Until now, access to the third party management tools for Google+ Pages has been restricted to just six partners. Now Google is inviting "hundreds" of others into this circle.
A Google+ post from Google's Eduardo Thuler, and picked up by TNW.com, explains how Google is extending access to its social media APIs.
Many brands use third party tools to manage their social media presence across the web. So in recent months we've been been previewing a new set of Google+ management APIs with some of these companies (including Buddy Media, Context Optional, Hearsay Social, HootSuite, Involver, and Vitrue).
We're getting a lot of positive feedback from these developers, the businesses they work with, and the Google+ community at large. So over the next several weeks we'll be opening up these management APIs to hundreds more tool providers.
Developers are then invited to fill in a form to "get a heads up when we have more details to share".
Instead of being good news, this announcement will come as a real blow to many who are keen to do more with their Google+ Pages.
When they first introduced last November we already felt disappointed:
Of course it would be nice if Google had delivered a full API that allowed us to do things like automate parts of the construction of the page - but we can't have everything.
It looks as though we still won't have the facilities to make Google+ really useful - although we will fill in the form and see.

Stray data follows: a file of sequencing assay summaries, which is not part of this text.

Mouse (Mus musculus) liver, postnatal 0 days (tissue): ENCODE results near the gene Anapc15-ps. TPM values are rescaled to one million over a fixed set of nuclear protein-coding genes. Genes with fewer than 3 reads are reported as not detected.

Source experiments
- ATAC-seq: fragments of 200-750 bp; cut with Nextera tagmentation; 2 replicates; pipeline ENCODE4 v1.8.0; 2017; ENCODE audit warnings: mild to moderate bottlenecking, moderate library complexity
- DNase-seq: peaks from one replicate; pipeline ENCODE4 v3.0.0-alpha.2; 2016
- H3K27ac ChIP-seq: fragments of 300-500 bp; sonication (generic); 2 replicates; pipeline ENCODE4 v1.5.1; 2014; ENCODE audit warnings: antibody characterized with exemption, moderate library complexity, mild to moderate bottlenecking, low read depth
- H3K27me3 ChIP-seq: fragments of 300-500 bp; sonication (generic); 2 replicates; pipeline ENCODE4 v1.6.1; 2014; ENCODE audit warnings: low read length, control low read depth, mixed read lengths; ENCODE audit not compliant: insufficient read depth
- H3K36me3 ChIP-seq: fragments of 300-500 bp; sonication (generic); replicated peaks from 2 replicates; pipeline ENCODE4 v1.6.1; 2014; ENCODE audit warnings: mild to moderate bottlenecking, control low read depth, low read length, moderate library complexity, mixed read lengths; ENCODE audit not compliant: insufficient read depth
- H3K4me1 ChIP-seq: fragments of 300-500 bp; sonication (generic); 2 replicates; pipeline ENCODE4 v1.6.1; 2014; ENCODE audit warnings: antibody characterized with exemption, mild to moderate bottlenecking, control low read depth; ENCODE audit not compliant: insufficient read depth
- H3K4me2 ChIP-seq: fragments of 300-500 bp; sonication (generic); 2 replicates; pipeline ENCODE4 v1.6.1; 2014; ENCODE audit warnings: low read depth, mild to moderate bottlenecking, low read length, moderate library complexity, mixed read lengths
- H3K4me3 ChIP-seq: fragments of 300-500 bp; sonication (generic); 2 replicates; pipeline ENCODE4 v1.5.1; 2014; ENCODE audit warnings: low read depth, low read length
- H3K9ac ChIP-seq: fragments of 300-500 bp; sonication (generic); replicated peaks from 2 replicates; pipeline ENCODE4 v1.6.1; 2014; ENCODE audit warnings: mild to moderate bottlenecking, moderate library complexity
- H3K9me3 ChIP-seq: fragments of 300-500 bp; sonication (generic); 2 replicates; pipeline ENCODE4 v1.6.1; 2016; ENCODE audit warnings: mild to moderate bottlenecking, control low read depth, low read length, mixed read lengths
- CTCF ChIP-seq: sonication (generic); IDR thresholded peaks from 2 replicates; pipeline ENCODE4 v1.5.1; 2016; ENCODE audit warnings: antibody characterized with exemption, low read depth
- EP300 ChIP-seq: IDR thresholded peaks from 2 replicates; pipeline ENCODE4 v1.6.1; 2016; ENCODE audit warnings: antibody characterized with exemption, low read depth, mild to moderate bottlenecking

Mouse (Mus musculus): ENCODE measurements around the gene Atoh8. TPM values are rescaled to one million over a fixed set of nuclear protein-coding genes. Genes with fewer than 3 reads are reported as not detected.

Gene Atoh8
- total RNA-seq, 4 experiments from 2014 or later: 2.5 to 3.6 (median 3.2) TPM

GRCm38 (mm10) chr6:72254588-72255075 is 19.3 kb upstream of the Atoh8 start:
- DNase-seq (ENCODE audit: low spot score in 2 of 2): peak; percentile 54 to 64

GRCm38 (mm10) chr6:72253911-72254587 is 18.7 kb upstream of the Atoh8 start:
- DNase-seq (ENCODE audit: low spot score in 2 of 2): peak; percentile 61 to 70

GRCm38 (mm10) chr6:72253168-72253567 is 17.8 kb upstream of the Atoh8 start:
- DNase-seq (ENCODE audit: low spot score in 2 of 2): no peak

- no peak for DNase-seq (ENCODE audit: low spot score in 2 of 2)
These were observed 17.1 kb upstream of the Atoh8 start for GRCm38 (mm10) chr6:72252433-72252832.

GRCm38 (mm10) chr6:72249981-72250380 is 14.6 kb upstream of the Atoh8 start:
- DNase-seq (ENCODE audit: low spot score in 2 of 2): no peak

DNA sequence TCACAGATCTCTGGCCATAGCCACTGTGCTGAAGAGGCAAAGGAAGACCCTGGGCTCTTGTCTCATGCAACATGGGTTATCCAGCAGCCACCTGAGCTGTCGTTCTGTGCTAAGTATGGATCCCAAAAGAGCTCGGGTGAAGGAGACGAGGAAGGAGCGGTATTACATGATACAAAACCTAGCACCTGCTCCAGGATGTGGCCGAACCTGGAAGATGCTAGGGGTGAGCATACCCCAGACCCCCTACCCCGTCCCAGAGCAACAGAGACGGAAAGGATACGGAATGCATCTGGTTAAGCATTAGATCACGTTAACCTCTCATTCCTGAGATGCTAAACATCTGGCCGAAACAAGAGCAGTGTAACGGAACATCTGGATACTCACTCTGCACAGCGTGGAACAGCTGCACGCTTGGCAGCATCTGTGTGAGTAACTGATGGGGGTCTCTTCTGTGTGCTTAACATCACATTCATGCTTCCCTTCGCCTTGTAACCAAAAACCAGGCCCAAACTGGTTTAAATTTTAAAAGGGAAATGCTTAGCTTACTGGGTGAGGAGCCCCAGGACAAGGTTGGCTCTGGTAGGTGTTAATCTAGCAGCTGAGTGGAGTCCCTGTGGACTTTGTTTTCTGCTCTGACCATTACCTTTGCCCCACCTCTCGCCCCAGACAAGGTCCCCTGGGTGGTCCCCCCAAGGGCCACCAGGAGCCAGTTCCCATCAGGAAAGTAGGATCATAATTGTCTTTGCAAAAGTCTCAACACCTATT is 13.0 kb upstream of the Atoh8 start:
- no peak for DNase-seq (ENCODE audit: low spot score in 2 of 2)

How long does Google expect developers to wait for a full API?
It is represented as a slow and cautious approach to introducing an API because of the need to protect users from malicious applications and the spam that they could generate. The argument is that, by going very slowly, Google can try to avoid the mistakes that other social networks have made.
However, security is often a cover for other motivations. It is arguable that the mistake that has been made in the past is to introduce an API to enable the network to grow without taking account of how to monetize the operation. This has resulted in both Facebook and Twitter having to place controls on what apps can be used and limits on the API - not for security reasons but for profit.
This is annoying developers who have invested in creating apps that added missing functionality and who see the changes as just proof that now they are no longer needed. If Google can produce an API with a set of rules that govern how it can be used now and in the future, then perhaps developers will be happier.